Motorists could face ‘avalanche’ of unfair fines as councils get new powers

RAC warns of misery for millions if new moving traffic offence powers don’t come with updated rules on yellow box junctions

Drivers in England could face an avalanche of unfair fines from later this year as councils are handed new powers to police traffic offences.

From next month local authorities will be able to apply for powers to enforce moving traffic offences such as ignoring no-entry signs but the RAC is warning that bad road design and poor maintenance could see drivers punished unfairly.

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It has urged the Government to set out new guidelines around design, maintenance and enforcement ahead of handing councils any new powers.

At the moment only councils in London and Cardiff are able to issue fines for moving traffic offences, with police responsible for the matter in the rest of the country.

At the moment only councils in London and Cardiff can police moving traffic offences

Legislation is currently going through parliament which will allow other councils to apply for the same powers. It is believed councils will have until late May to apply for the right to be the local enforcement authority, with the new controls coming in from 1 June.

Moving traffic offences include matters such as blocking yellow box junctions and ignoring no-entry or no left/right turn signs.

Under the new powers, councils will be able to fine drivers £70 per offence. Between 2016 and 2019 councils in London and Cardiff made £86 million from such penalty charge notices (PCN), raking in £31m in the financial year 2018/19 alone.

The RAC’s head of roads policy Nicholas Lyes said that without clear guidance on the design and enforcement of box junctions, there was a risk of “countless” wrong fines being issued, causing stress for drivers and wasting their time and that of council staff.

The new powers will also allow councils to fine drivers for ignoring other road signs

He said: “It’s absolutely crucial that yellow box junctions are enforced fairly and, as things stand, this may not be the case which will mean many drivers will be treated poorly and lose out financially as a result.”

His comments come after the RAC commissioned chartered engineer Sam Wright, who was formerly responsible for the design and approval of yellow boxes in London, to write a report on how experiences in the capital could affect drivers elsewhere.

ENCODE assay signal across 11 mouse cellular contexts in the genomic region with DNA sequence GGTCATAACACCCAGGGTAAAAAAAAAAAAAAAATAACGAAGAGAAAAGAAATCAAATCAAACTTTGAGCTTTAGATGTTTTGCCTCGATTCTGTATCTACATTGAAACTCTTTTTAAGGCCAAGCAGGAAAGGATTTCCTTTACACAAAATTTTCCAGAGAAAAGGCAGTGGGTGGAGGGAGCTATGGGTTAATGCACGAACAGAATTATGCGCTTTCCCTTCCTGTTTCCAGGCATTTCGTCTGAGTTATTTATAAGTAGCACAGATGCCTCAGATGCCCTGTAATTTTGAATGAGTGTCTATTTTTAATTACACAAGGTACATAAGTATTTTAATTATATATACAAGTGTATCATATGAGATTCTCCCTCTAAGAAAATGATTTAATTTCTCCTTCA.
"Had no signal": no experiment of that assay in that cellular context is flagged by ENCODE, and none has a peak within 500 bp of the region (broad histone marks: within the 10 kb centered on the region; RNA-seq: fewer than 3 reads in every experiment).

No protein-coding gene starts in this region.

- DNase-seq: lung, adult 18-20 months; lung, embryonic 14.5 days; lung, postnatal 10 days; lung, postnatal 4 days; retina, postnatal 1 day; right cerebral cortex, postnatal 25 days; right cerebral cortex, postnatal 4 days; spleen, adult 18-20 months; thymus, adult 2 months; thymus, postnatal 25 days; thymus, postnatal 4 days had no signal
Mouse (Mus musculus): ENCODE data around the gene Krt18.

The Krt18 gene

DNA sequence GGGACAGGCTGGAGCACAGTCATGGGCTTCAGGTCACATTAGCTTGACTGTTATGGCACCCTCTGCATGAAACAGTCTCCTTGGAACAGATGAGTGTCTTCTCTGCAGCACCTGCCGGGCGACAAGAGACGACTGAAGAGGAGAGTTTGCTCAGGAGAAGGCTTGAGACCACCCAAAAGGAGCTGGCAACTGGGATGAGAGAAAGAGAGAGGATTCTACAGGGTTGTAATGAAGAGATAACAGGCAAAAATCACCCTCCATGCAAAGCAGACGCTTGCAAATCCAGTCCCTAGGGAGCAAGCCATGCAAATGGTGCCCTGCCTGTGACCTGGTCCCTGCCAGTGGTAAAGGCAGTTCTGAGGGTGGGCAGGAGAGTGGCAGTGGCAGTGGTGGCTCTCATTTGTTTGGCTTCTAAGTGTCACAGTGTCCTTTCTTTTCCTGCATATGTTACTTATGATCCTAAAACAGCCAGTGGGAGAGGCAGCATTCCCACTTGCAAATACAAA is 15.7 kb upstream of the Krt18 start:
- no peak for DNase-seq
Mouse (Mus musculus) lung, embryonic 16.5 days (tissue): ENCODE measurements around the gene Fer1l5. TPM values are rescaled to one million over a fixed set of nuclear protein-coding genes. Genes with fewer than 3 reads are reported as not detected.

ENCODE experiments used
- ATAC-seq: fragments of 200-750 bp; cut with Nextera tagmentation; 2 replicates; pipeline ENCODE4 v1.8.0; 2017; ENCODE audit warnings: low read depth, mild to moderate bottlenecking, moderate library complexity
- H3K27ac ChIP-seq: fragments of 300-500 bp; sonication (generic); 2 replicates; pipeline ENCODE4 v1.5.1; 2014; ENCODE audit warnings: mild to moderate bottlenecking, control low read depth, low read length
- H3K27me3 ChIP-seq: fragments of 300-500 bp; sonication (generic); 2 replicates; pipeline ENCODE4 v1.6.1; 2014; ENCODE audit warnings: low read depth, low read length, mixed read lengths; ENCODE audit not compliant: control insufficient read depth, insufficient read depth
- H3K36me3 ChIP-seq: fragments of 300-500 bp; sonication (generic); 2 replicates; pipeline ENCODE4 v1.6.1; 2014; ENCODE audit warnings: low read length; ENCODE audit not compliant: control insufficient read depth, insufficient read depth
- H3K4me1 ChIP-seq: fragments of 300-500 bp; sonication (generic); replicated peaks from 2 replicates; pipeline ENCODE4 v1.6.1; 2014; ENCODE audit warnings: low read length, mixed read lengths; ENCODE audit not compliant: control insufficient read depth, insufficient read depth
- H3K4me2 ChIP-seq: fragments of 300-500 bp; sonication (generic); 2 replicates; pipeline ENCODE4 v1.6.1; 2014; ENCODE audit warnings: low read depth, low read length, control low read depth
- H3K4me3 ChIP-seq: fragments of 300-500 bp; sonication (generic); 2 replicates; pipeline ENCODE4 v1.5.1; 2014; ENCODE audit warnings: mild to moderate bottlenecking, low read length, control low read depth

He warned that there was no legal requirement for councils to meet the basic design criteria of junctions and it was down to the competence of the enforcing authority.

Mr Wright explained: “Yellow boxes should be no bigger than is necessary to prevent vehicles obstructing through movements. They are not designed for situations where vehicles are travelling in the same direction.

“The second main condition is that drivers should have adequate visibility beyond the box to be able to make a clear judgement before entering it. It’s not just that drivers need to see the end of the box, they need to see that there is space beyond the box for their vehicle to fit.”

The RAC has raised concerns that many junctions already fail to meet these criteria either through bad design and placement or poor maintenance of markings, leaving drivers exposed to unfair penalties.

Mr Lyes said: “In the absence of definitive guidance on the design, maintenance and enforcement of box junctions there will be a high degree of confusion among drivers and local authorities which could lead to an avalanche of penalty charge notices being wrongly issued and then having to be appealed.

“We have written to the Department for Transport asking them to update the guidance to make it clear to local authorities what the minimum standard for design and condition of a box junction should be before letting enforcement begin, but they are adamant the present guidance is sufficient.

“We are worried that failing to update guidance to include the lessons learnt from more than 15 years of enforcement in London will lead to countless wrong fines being issued, no end of unnecessary stress for drivers who feel they have been unfairly treated and thousands of wasted council hours investigating appeals.”